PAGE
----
Zach Cunningham – The best Vanderbilt prospect since Jay Cutler

ATLANTA, GA - SEPTEMBER 17: Dedrick Mills #26 of the Georgia Tech Yellow Jackets eludes the tackle attempt by Zach Cunningham #41 of the Vanderbilt Commodores to score a touchdown at Bobby Dodd Stadium on September 17, 2016 in Atlanta, Georgia. (Photo by Scott Cunningham/Getty Images)


The 2016 NFL Draft was not a source of pride for the Commodores. Vanderbilt had one player selected, Stephen Weatherly, an OLB the Minnesota Vikings made the 227th pick in the 7th round. Believe it or not, this was actually a step up from the 2015 NFL Draft when Vanderbilt didn’t have a single player drafted. However, the 2017 NFL Draft should be different for the Commodores, and one man is at the center of it all – LB Zach Cunningham.

Since Jay Cutler went 11th overall in 2006, the Commodores have only had one player drafted in the first round, and that was OT Chris Williams who the Chicago Bears selected 14th overall in 2008. Williams went on to play for three different teams in just six years, and his NFL career ended after a failed physical with the Bills in 2014. Now that’s not to say Vanderbilt hasn’t been able to find any NFL success; both WR Jordan Matthews & CB Casey Heyward are in the middle of very successful NFL careers, but both players were Day 2 picks, and came into the league with some question marks surrounding their potential.

That brings us back to Cunningham. The Pinson, Alabama-native leaves Vanderbilt after three seasons and a whopping 256 tackles to his name, including 125 in his final season. The 6-foot-3, 230-pound Cunningham has manned a starting role at the ILB position for the Commodores over the past two seasons, where he’s been able to really improve his instincts. Some think Cunningham will be better suited as an OLB in a 4-3 at the next level, but the experience at ILB has been valuable to the overall development of Cunningham and how he reads the game.

All scouts and NFL teams alike covet Linebackers who can play three downs in today’s pass-happy, up-tempo game. As Tight Ends have become more athletic, defenses have put an emphasis on having LBs that can cover them in obvious passing situations, so they don’t have to make constant substitutions based on the packages. Deone Bucannon in Arizona is a prime example of teams sticking smaller, more athletic players at the LB position with immense success. Other teams are also following suit – the Falcons & Redskins had similar success this season with rookies Deion Jones & Su’a Cravens. Cunningham fits the mold at just 230 pounds, and possesses the sideline-to-sideline speed and coverage capabilities which make him an intriguing prospect as a three-down player in the NFL.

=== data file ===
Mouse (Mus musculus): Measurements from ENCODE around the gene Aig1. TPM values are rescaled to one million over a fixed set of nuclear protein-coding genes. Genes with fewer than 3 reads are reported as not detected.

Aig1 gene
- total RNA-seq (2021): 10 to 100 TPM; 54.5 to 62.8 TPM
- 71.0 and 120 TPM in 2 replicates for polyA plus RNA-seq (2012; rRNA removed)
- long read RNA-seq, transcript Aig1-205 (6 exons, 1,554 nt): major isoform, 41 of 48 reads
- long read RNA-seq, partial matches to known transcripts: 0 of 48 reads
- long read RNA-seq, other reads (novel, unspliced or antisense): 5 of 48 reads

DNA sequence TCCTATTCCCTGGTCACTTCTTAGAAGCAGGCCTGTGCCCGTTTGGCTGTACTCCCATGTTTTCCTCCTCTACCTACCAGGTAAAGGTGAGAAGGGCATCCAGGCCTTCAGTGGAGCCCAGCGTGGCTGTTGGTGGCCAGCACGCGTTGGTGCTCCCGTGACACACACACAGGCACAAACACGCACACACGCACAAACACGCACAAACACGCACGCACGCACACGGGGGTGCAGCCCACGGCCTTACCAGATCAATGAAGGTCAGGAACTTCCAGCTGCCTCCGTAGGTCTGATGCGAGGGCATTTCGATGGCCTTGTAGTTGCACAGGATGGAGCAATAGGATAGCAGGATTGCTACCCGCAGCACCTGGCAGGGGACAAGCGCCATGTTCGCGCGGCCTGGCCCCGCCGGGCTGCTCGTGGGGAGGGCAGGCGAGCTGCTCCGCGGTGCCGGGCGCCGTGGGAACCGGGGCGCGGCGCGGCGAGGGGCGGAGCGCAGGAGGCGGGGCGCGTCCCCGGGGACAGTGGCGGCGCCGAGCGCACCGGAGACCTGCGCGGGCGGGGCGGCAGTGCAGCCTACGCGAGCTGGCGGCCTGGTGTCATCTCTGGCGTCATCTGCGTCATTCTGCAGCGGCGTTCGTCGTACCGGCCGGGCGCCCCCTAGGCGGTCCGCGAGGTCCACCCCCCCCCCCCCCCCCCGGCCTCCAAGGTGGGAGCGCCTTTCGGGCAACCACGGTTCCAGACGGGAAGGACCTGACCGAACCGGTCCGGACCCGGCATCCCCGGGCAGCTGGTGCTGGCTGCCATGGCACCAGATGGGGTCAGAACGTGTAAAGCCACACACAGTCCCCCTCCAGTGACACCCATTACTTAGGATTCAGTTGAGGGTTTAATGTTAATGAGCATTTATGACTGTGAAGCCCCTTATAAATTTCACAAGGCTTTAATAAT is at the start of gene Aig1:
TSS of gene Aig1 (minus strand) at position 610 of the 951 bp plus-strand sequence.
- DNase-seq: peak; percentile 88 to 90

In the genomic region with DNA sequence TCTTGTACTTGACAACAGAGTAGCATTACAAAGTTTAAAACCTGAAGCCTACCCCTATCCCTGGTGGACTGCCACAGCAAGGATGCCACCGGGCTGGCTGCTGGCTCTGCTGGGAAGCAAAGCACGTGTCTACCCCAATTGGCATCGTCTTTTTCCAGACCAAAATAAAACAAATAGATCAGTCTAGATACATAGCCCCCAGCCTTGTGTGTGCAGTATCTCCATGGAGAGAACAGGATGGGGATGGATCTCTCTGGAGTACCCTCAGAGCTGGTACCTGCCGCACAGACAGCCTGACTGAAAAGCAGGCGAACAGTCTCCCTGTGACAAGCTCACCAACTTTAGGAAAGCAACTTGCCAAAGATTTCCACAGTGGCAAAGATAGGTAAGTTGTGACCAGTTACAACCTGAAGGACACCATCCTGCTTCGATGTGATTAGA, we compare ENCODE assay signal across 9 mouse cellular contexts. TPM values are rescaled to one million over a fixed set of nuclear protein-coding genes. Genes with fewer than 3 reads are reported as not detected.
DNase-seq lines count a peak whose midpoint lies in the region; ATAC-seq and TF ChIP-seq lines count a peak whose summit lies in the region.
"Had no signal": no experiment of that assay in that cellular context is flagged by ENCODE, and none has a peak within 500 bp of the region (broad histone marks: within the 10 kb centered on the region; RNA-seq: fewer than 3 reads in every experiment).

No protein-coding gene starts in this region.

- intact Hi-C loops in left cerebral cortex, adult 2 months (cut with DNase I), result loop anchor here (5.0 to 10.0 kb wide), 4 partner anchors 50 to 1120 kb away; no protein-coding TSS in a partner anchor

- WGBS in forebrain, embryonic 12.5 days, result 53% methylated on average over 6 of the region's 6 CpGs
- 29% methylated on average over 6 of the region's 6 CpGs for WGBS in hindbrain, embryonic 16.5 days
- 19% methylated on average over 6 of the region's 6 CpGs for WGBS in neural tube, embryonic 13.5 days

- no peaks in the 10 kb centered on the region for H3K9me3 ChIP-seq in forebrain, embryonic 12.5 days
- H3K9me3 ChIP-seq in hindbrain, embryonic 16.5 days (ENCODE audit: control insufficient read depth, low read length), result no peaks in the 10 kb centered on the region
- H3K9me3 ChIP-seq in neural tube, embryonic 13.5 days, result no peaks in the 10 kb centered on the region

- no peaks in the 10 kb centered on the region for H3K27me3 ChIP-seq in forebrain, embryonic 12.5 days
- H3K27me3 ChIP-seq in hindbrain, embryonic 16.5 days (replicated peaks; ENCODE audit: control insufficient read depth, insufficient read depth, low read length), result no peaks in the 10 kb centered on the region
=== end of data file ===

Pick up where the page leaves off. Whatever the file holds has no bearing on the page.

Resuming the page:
Here, Cunningham is in man-to-man coverage in the red zone with Tennessee TE Ethan Wolf. He breaks on the ball and makes an excellent, TD-saving pass breakup. Cunningham shows good reactionary skills in coverage here, and the ability to anticipate the throw just in time to make a play.

Here’s a closer look at that pass breakup.

This may be one of my favorite tackles from the 2016 collegiate season. Tennessee WR Josh Malone takes a quick pass and looks like he’s about to score from 30 yards out when Cunningham somehow catches him from behind and makes the diving stop at the one-yard line. Look at how much ground is covered by Cunningham from the start of the play to when he makes the stop. Cunningham really had no business keeping Malone out of the end zone here. Cunningham showcased the traits you can’t teach — effort in pursuit, and flat out hustle.

Now that you’ve seen Cunningham’s speed and coverage abilities, let’s take a look at his more traditional LB skills, such as simply disengaging and making opportune tackles. On this play in particular, Vanderbilt is leading Georgia by one with under a minute to play. Georgia is driving towards FG range when it’s faced with a 4th & 1 from the Vanderbilt 40. Cunningham shows up in a big way here, reading the play call while weaving his way through traffic to make the game-clinching stop. This is a big-time play from a big-time player.

If there’s one thing Cunningham needs to work on, it’s being a more secure, wrap-up tackler. Give Tennessee RB Alvin Kamara credit for making a play here, but Cunningham was in position to make the stop. Whiffs like that won’t cut it at the next level.

It’s been a rough few years for Vanderbilt during the NFL Draft. The program hasn’t developed a first-round pick in nearly 10 years. That will certainly change on April 27th, 2017 when Cunningham (and Vanderbilt) hears his name called during the first round. I personally wouldn’t hesitate to make Cunningham a top-10 pick, but I’m not sure he’ll go that high. I would, however, be shocked if Cunningham doesn’t hear his name in the first 25 selections.